Russell Mirabelli

I like to split my expectations into three groups: what I expect to see, what would be cool to see, and what could really change things.

In the first group, I expect to see and am most looking forward to innovations in Xcode. Much of the work on Swift over the past year can be wrapped up into some improvements, and the absolute baseline for me is simply better & faster code completion. I find myself worrying about compile times less and less, as improved CPUs do the work for the compiler team. I’d really like to see a new tool that shakes up Xcode as well, something like what we got in the object grapher. Finally, I’d be surprised if we didn’t get a bit of a boost in the simulator from the M1.

Something I think would be cool would be some sort of merge between iPadOS and macOS for the M1-based iPads. This isn’t something that would shock me, but I’d be more interested in seeing the details behind such a merge.

In the “what could really change things” category, in addition to the ever-present guess that we’re going to get AR glasses, I’d bet more on some new input mechanism instead of an output mechanism. We haven’t seen any changes in input types in quite some time, and the watch gestures that Apple demonstrated recently (for Global Accessibility Awareness Day) hint at new input types to come.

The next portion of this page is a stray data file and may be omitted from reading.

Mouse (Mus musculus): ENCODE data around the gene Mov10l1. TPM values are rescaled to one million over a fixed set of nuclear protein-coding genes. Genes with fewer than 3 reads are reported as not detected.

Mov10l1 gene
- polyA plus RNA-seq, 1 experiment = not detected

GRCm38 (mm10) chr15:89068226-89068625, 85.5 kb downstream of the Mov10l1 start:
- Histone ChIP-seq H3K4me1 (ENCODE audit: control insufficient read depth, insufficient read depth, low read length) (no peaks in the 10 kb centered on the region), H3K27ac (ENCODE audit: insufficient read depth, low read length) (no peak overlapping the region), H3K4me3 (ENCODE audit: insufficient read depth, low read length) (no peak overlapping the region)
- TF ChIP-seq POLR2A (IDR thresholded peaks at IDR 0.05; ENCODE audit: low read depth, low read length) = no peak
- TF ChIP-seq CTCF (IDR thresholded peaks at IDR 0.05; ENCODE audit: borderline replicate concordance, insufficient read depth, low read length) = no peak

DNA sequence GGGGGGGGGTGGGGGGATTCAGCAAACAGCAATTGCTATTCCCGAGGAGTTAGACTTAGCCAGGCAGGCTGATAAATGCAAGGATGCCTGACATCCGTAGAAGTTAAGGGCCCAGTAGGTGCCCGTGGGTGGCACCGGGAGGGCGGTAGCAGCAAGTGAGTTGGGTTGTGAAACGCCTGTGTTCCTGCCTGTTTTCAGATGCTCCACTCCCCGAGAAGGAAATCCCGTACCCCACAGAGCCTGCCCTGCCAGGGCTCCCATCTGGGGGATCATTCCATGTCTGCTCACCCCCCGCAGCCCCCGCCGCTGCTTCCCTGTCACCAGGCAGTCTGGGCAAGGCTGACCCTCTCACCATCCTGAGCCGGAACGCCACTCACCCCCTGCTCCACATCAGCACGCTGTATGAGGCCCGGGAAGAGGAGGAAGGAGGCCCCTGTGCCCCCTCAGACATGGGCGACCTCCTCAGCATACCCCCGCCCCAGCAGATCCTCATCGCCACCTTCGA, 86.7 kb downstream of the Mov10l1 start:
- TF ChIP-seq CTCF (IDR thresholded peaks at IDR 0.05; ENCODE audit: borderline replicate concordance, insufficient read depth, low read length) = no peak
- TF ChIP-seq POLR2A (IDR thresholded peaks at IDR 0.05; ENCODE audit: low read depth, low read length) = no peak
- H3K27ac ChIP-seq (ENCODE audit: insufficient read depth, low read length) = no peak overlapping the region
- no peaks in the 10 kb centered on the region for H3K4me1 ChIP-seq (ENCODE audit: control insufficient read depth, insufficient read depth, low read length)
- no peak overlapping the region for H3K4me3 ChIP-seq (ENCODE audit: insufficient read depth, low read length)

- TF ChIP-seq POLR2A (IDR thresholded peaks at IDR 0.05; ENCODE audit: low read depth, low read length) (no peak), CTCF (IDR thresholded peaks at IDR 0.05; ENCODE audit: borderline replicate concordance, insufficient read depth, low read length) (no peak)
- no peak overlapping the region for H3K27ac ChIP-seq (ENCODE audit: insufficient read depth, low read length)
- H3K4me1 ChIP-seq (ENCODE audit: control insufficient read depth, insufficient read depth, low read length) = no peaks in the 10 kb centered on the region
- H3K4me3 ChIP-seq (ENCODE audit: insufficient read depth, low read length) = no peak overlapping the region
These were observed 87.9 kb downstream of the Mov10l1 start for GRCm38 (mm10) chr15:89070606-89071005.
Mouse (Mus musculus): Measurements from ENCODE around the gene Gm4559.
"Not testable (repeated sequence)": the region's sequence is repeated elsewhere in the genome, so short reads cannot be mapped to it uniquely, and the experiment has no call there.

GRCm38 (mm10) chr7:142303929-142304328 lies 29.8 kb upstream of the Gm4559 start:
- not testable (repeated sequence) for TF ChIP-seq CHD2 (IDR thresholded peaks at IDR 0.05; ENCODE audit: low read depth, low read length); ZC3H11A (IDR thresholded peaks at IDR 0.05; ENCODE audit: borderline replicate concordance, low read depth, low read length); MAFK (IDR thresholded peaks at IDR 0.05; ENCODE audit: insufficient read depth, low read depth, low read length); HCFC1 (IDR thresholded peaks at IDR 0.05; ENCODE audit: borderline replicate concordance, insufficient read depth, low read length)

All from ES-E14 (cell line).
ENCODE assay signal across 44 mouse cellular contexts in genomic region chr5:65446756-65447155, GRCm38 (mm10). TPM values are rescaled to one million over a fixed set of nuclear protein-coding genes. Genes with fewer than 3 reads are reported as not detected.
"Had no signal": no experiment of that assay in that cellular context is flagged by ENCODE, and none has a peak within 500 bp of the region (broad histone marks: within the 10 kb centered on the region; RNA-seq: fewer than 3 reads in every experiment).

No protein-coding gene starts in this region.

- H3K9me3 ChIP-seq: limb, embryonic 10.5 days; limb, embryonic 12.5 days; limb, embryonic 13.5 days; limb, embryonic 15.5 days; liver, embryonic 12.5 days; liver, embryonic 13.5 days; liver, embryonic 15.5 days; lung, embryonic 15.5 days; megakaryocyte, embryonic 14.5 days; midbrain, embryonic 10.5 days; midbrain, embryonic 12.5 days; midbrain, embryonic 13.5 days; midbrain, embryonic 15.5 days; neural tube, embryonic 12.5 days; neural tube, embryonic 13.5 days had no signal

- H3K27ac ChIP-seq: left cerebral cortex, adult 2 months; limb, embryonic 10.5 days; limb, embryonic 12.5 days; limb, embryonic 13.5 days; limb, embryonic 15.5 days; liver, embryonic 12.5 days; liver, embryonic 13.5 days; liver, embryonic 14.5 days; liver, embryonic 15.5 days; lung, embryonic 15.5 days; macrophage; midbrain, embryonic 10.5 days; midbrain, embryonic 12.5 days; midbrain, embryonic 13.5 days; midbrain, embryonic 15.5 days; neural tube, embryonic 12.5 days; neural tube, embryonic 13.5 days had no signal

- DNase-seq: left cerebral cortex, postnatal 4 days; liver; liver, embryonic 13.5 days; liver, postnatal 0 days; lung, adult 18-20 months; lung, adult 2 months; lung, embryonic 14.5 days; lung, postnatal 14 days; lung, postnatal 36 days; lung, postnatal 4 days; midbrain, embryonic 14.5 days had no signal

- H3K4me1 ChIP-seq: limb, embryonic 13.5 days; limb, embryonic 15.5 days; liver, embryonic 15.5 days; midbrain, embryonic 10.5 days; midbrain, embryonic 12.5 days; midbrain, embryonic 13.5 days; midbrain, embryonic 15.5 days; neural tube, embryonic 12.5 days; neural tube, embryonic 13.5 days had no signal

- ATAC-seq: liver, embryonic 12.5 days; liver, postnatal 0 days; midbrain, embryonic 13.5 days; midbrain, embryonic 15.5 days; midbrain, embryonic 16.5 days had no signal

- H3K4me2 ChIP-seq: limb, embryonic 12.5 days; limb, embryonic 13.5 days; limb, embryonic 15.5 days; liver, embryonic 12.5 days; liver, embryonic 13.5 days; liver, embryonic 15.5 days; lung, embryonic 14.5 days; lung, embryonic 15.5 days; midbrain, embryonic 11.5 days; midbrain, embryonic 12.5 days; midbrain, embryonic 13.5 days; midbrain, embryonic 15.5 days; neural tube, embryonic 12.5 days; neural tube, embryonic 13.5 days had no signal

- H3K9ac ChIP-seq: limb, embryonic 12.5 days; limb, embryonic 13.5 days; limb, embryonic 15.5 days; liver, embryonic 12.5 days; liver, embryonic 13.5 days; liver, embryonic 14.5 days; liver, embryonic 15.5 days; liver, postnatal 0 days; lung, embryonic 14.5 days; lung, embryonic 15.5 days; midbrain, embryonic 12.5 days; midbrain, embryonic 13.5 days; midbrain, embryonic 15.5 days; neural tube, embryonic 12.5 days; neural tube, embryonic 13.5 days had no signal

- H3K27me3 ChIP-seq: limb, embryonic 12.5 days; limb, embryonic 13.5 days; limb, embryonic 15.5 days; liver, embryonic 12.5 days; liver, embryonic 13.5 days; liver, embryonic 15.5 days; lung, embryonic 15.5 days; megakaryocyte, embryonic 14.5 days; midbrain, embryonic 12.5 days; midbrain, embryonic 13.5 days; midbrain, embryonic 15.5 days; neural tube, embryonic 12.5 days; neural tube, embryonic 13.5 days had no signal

Will McGinty

There’s a lot of things I’d love to see at WWDC 2021, but that list differs from what I think we will see this year. We’re likely to see at least a new major release of SwiftUI, a new version of Xcode and many incremental improvements to existing APIs and frameworks.

When it comes to SwiftUI 3, I think the biggest focus needs to be stability and further expanding the surface of the API compared to UIKit/AppKit. In its current state, SwiftUI is a phenomenal prototyping tool, but you can quickly run into trouble once you begin to add complexity. But, as the API is expanding, so is its adoption and the community surrounding it. New ideas are constantly being explored and shared, and a lot of the kinks are being worked out. I’m hopeful that this is the year that SwiftUI can elevate itself from an experiment to the driving force behind our applications.

One of the best ways that can be achieved is through improvements to the Swift compiler and Xcode, and its integration with SwiftUI. Compilation speed and code completion have both improved drastically in recent years, but that trend needs to continue. While I’m sure that expanded use of the M1 will help things along, this needs to be a big year for Xcode.

Of all the “minor” enhancements to iOS mainstays, WidgetKit is likely to be the area of focus — the possibility of user interaction and more flexible placement and sizing on the home screen would surely be huge draws. My biggest hope (pipe dream?) though, is to see Apple finally do something with its Buddybuild acquisition from 2018. There is a plethora of tools that can be used to build an efficient CI/CD pipeline, but they all have their downsides. I hope that this is the year Apple releases their own solution to help solve those problems.